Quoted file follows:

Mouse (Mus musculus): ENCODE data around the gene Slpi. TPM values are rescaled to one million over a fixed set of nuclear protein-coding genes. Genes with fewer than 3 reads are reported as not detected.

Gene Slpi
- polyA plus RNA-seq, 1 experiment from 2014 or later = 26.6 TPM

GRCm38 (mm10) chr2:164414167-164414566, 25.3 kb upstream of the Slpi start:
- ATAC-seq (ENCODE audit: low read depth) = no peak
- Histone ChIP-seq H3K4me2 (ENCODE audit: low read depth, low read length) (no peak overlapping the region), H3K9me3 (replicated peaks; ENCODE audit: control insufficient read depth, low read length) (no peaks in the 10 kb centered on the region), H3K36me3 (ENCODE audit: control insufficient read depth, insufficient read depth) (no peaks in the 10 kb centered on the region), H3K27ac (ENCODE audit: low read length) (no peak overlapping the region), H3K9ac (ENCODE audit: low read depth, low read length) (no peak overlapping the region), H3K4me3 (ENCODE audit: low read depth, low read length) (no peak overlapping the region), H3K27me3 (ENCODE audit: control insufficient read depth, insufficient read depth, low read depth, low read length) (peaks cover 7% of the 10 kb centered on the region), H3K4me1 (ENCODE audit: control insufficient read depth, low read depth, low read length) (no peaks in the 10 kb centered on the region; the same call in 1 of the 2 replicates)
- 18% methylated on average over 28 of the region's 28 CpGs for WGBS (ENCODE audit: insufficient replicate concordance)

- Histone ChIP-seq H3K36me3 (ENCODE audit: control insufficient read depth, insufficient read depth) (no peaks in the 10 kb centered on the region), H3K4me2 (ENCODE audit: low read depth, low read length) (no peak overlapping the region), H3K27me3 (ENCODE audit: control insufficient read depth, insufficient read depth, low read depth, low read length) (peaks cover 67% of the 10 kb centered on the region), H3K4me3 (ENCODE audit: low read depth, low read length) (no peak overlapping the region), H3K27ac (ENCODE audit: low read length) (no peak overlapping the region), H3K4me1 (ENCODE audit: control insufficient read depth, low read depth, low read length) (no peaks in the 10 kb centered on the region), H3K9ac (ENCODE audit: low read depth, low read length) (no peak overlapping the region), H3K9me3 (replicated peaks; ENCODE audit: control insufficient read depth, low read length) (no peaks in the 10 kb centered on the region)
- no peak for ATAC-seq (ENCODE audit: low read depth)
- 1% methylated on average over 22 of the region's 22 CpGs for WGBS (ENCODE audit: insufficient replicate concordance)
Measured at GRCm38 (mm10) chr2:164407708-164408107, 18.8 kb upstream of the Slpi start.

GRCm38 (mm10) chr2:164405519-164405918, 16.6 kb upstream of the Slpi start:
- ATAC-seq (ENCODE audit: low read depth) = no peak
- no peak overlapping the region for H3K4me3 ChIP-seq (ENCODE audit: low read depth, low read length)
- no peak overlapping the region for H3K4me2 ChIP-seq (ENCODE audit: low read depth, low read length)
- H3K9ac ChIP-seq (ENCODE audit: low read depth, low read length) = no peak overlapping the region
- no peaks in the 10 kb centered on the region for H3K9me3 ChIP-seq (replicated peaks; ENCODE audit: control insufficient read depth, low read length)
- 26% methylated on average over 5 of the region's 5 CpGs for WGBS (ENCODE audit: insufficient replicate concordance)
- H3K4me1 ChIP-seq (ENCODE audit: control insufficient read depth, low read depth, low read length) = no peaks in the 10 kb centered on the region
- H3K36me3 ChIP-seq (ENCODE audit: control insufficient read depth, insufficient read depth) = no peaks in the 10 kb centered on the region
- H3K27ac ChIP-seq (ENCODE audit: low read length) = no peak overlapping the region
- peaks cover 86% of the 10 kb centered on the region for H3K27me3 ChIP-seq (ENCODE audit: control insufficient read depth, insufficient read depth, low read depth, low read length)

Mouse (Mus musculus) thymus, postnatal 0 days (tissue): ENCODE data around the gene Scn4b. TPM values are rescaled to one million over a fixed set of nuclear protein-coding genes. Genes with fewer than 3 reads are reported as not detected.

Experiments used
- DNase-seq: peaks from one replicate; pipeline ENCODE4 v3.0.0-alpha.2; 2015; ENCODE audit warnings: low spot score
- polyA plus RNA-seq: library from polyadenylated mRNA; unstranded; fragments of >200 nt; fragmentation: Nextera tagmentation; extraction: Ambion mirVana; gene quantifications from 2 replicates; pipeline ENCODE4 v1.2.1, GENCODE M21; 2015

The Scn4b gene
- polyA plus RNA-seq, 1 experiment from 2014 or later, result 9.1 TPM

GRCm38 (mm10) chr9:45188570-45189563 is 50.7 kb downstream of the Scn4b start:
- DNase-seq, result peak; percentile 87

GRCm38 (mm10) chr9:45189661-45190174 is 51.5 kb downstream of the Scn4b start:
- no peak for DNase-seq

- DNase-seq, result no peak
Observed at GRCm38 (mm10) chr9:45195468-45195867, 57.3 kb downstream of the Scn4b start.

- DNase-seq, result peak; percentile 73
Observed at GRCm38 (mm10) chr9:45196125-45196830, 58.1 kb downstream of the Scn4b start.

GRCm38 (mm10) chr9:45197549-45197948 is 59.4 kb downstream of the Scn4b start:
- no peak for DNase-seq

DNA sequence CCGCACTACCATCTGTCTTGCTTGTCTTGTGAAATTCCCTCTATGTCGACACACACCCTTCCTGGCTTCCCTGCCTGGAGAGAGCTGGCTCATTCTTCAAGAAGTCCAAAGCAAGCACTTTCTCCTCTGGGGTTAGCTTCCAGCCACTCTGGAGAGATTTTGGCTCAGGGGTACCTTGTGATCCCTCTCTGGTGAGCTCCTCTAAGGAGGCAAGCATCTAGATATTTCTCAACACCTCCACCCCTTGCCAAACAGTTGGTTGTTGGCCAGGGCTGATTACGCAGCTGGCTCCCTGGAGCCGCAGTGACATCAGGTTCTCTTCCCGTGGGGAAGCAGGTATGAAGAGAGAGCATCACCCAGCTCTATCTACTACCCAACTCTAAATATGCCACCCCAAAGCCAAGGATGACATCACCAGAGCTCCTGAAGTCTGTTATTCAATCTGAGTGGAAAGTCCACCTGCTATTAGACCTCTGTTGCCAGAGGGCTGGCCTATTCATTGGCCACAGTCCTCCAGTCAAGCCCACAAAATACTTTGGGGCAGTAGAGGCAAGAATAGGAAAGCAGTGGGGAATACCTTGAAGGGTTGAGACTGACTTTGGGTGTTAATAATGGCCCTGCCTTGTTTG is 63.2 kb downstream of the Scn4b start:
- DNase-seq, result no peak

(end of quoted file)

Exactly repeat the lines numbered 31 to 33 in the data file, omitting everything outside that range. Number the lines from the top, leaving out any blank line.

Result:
GRCm38 (mm10) chr9:45189661-45190174 is 51.5 kb downstream of the Scn4b start:
- no peak for DNase-seq

- DNase-seq, result no peak